So on this week — a week that comes up every year in which we talk about “faith” and “doubt” — maybe we don’t have to worry too much about reconciling the four Easter stories of the four Gospels. Some of the Gospels seem to have more than one. (John 20, for instance, ends very conclusively as we heard. And then it comes back for an encore. But we allow it, in the spirit of allowing Barkley the dog to roam from street to street, appearing, and bringing joy, to different communities of kids.

We might even say that every character who met the risen Christ had their own particular Easter story. Peter and the unnamed Beloved Disciple ran to the tomb and saw the same thing. And the latter believed. Peter had his own journey to make.

Or Mary Magdalene. Going from the confusion and grief of the empty tomb to the transformative encounter with Jesus: she had her own Easter rebirth, as indeed, some people have, or need, dramatic conversion experiences. Or a faith that is built on encounter, and relationship.

The disciples in the locked room had their own Easter experience; the peace of Christ coming to them just when it was most needed.

And Thomas, away that Easter night, but there the next week, he had his own unique Easter. We might have our guesses about why he wasn’t with the group that one night, or whether his request to inspect the wounds was legitimate or not, OR, whether he actually does do this upon seeing Jesus (because the text doesn’t say). But the one thing that’s clear is that he makes the boldest statement in that particular Gospel. The Gospel that begins “In the beginning was the Word, and the Word was with God, and the Word was God” here at its closing has Thomas saying “My Lord, and my God.”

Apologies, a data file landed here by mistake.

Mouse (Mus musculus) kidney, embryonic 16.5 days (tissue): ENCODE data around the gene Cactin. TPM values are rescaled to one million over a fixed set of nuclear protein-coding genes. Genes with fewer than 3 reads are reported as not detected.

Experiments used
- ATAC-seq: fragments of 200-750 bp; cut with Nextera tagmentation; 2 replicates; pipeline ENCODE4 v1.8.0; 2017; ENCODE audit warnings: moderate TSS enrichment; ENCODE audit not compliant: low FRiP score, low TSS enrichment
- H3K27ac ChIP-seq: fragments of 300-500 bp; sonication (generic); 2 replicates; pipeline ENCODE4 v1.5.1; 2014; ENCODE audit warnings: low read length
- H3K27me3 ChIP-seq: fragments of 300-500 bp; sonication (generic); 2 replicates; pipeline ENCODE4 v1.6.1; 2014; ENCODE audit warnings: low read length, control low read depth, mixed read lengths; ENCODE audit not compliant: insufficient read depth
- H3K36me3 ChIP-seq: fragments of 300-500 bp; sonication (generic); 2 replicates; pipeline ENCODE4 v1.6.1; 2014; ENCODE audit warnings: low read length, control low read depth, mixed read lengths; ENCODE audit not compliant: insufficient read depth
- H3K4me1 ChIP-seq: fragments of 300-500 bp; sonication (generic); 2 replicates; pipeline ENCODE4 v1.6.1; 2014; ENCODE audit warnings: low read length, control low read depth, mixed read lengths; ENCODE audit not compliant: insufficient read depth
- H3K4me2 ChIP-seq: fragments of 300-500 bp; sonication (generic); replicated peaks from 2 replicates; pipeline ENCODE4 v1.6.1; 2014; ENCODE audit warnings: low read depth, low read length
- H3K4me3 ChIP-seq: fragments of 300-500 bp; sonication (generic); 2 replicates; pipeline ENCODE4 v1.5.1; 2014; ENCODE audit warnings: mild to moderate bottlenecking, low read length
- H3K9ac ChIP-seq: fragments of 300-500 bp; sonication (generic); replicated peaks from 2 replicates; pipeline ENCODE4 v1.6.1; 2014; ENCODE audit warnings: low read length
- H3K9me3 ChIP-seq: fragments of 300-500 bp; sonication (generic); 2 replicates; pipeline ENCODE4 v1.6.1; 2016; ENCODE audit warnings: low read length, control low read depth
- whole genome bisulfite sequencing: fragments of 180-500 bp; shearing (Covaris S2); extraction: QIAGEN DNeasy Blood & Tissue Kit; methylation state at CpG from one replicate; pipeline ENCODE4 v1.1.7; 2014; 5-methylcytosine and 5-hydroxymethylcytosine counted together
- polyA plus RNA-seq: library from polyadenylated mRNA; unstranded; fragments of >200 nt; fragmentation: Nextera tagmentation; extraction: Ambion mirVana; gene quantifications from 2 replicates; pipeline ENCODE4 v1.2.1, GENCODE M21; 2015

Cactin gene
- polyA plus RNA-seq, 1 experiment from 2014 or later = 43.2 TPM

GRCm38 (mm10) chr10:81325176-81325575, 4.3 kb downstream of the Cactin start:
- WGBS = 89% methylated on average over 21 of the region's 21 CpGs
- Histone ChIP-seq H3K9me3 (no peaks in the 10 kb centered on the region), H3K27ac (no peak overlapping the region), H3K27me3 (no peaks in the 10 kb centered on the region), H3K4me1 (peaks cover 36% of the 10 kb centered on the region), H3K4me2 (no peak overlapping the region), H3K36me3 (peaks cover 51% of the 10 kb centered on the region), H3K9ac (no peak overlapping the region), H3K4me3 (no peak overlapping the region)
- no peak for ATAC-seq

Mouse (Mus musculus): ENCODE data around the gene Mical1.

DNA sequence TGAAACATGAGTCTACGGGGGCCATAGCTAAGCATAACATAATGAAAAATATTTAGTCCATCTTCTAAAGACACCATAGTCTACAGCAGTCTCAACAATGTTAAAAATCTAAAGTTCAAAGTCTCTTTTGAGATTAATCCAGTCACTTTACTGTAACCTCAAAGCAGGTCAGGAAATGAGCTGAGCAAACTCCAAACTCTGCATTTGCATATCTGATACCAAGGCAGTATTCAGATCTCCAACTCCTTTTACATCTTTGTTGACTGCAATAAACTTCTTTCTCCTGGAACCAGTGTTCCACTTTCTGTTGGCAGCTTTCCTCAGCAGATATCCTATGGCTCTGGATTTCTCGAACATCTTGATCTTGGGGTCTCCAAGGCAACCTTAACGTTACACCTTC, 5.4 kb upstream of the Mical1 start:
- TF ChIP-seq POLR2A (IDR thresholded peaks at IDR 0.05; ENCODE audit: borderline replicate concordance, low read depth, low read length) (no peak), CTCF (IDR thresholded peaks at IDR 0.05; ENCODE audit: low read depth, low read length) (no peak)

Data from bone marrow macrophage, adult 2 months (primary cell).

Yes, we can and will speak of “one Lord, one faith, one baptism… One bread, broken for all.” But this Lord lived in relationship with others, and the Gospels demonstrate how different people related to him, and he to them. The resurrection appearances speak of the presence of the wounds, but also the ability to not be limited by space and matter. To be recognized, and at times, to be veiled, mysterious.

And so we, by our presence witness to having been met by Christ in some way in our lives. And with the disciples in that locked room, are commissioned to take the peace and power of the Holy Spirit, and bring it out, beyond the locked doors. And we will all do so in our own particular way; each with our own set of gifts, AND our own set of… those gifts’ shadow sides… Those parts of ourselves that we might not love. And yet that is who God calls. That is who Christ appears to. There may be fear, there may be doubt, but if the heart is yearning and open to it, the risen Christ will appear, saying: “Peace be with you. As the Father has sent me, so I send you.”

© 2023 The Rev’d Matthew Kieswetter